Another noted character associated with the republic was Thomas William Ward, otherwise known as Peg Leg Ward, he having given his right leg for the freedom of Texas in the talking of San Antonio in 1835. In consideration of his patriotism he was made commissioner of the land office. Later, while engaged in firing a salute on some state occasion, the cannon was prematurely discharged, depriving the luckless Ward of his right arm and right eye. He then set to and learned to write with his left hand and by the time he recovered sufficiently to resume his official duties could write a respectable hand. People honored him for his indomitable courage as well as his patriotism, and he was allowed to continue in office. John Nolan, a brother Irishman, of whom I shall have occasion to speak again, was rather jealous of Ward's popularity. "Yes," said he, "he is a great man now, but when I knew him in New Orleans he was shovin' a jack plane while I was a gintleman merchant."

It often happened that legal acumen cut a small figure in the decision of cases. John Anderson, a son of Dr. Anderson, was reading law in the office of Barrie Gillespie. He said they once had a client in a dispute over a land title. Gillespie took the client aside and asked: "What can you prove?"

"By ----, sir, that's not the question; what do you want proved? My witnesses are here," was the reply. The lawyers for the other side, being made aware of the state of the case, advised their client to compromise, a piece of advice he accepted, thereby saving himself a goodly sum in the way of costs.

Old Ziller had some very practical views on the dispensation of justice. He, with characteristic generosity, had taken in a destitute fellow countryman and was rewarded for his kindness by being robbed by his protege. I give the story in his own words.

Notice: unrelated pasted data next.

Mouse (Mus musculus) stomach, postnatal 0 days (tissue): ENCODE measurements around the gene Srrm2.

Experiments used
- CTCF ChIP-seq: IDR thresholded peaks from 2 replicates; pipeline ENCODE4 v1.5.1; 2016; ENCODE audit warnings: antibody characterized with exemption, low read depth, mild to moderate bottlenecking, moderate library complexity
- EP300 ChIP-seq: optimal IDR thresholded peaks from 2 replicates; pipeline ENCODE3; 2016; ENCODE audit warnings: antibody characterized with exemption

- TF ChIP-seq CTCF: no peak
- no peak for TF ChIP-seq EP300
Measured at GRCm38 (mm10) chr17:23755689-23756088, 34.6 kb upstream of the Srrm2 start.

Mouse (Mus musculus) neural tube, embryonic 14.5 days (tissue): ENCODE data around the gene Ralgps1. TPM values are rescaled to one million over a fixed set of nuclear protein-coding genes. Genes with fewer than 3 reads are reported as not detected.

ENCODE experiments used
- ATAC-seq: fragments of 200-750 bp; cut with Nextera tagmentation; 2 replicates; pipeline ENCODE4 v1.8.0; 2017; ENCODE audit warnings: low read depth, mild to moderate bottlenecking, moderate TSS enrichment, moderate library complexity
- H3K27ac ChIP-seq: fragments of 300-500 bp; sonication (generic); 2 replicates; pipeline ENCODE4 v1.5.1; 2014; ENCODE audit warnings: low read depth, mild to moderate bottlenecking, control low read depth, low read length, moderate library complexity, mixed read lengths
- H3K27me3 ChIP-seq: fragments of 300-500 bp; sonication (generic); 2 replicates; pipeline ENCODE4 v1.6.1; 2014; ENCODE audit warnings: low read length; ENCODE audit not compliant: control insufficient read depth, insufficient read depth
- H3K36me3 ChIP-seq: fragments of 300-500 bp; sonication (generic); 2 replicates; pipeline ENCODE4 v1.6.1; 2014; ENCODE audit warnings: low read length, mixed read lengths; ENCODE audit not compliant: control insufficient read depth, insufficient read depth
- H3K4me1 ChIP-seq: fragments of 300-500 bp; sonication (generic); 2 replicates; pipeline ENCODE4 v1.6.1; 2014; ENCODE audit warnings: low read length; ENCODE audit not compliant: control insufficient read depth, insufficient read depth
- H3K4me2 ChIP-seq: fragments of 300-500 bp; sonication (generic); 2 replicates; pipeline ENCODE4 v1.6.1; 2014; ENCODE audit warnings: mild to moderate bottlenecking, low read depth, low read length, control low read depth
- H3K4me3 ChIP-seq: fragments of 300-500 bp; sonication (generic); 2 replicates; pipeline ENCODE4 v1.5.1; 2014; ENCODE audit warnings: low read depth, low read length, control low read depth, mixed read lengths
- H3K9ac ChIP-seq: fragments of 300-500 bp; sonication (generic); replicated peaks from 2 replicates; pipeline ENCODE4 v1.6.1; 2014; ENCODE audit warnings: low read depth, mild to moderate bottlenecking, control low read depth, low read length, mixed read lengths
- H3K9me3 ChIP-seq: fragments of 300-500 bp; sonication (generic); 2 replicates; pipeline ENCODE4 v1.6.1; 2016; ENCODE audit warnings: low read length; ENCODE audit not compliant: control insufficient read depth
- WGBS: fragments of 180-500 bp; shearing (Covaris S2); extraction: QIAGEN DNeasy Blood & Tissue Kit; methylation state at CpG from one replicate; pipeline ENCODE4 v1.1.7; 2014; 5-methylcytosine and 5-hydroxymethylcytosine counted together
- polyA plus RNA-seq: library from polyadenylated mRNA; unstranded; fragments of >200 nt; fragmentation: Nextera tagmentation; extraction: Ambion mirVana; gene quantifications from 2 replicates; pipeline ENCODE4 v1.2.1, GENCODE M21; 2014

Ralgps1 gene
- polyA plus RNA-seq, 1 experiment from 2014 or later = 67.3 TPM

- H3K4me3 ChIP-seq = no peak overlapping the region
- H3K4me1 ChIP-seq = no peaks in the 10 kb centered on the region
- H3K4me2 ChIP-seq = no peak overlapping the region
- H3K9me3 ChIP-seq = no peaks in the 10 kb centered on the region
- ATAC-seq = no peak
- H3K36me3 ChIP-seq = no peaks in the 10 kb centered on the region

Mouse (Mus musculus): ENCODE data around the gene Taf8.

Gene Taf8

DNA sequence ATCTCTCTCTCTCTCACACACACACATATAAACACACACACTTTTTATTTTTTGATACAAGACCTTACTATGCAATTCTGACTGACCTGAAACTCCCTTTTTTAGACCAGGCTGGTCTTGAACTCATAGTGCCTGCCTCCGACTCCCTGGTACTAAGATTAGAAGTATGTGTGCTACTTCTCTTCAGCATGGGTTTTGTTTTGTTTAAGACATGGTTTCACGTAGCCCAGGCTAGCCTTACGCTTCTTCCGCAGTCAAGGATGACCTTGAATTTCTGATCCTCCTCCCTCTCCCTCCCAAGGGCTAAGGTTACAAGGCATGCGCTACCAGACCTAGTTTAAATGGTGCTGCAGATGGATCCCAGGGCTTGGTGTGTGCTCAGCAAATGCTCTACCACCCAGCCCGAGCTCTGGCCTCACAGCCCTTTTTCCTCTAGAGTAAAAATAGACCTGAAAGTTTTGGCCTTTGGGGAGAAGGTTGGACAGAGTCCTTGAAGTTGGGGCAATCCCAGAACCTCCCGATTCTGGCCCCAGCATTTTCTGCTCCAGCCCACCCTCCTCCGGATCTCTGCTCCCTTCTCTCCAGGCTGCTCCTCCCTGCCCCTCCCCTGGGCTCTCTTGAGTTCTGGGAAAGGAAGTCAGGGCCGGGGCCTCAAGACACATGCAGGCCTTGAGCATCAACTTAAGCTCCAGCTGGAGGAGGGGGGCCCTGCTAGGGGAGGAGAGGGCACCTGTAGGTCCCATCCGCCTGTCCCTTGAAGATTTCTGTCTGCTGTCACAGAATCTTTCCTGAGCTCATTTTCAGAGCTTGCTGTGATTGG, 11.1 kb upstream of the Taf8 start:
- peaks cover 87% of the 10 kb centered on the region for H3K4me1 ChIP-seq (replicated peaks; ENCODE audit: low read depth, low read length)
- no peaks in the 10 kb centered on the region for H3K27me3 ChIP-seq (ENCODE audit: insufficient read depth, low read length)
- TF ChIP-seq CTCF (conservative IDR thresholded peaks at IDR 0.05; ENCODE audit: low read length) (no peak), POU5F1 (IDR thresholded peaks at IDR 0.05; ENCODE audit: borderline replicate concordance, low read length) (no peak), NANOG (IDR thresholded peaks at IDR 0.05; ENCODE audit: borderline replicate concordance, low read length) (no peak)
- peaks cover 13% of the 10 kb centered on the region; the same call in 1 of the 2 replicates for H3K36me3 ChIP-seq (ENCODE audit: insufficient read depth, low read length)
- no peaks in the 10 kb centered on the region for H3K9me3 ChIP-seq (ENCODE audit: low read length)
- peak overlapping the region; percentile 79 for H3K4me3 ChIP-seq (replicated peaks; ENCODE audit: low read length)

"I go way and leave him to keep my store. When I come back all my money and some my goods gone. I go to Judge Johnson and tell him I want one paper for catch ze d----d scoundrel. Ze judge make out ze paper and I say, 'Where is ze constabler?' He say, 'I make you ze constabler, Captain Ziller.' I take ze paper and go after ze tief. I catch him at Walnut Creek. I get all my goods and zen I tie him to a tree and give him one d----d good whipping. I turn him loose and go home. I go see Judge Johnson. He say, 'W'at you do mit him?' 'I tie him to one tree and give him one d----d good whipping,' I say. 'O. well,' he say, 'You make one very good constabler, Captain Ziller.'"

In those days and for many long years thereafter goods for all the upper Colorado were brought from Houston by ox-teams; slow transports under the most favorable circumstances, and when the rain transformed the black soil into vast beds of wax, they were sometimes several weeks on the trip. Old Ziller had sent by the Thompson boys, who were regular teamsters, for a barrel of whisky. The rain retarded their progress, the whisky in the meantime getting rather "wet." Ziller was wrathy when he discovered the damage to his goods, giving vent to his feelings in the following language: "G---- ----n dem Thompson boy; he pull all ze whisky out of my barrel and fill him wis water."

A genial, entertaining old fellow was William P. Duval, ex-governor of Florida. Possessed of an inexhaustible store of anecdotes, gathered from the varied experience of a long life, with the characteristic genius of the Frenchman for story telling, his appearance in public was a signal for all the lovers of good stories to assemble around him. In recounting his experience in Florida during the four years in which he was the head of the territorial government, he averred that, "if he went to hell when he died and the authorities who presided over that institution did not give him credit for those four years, he should always think they did him an injustice."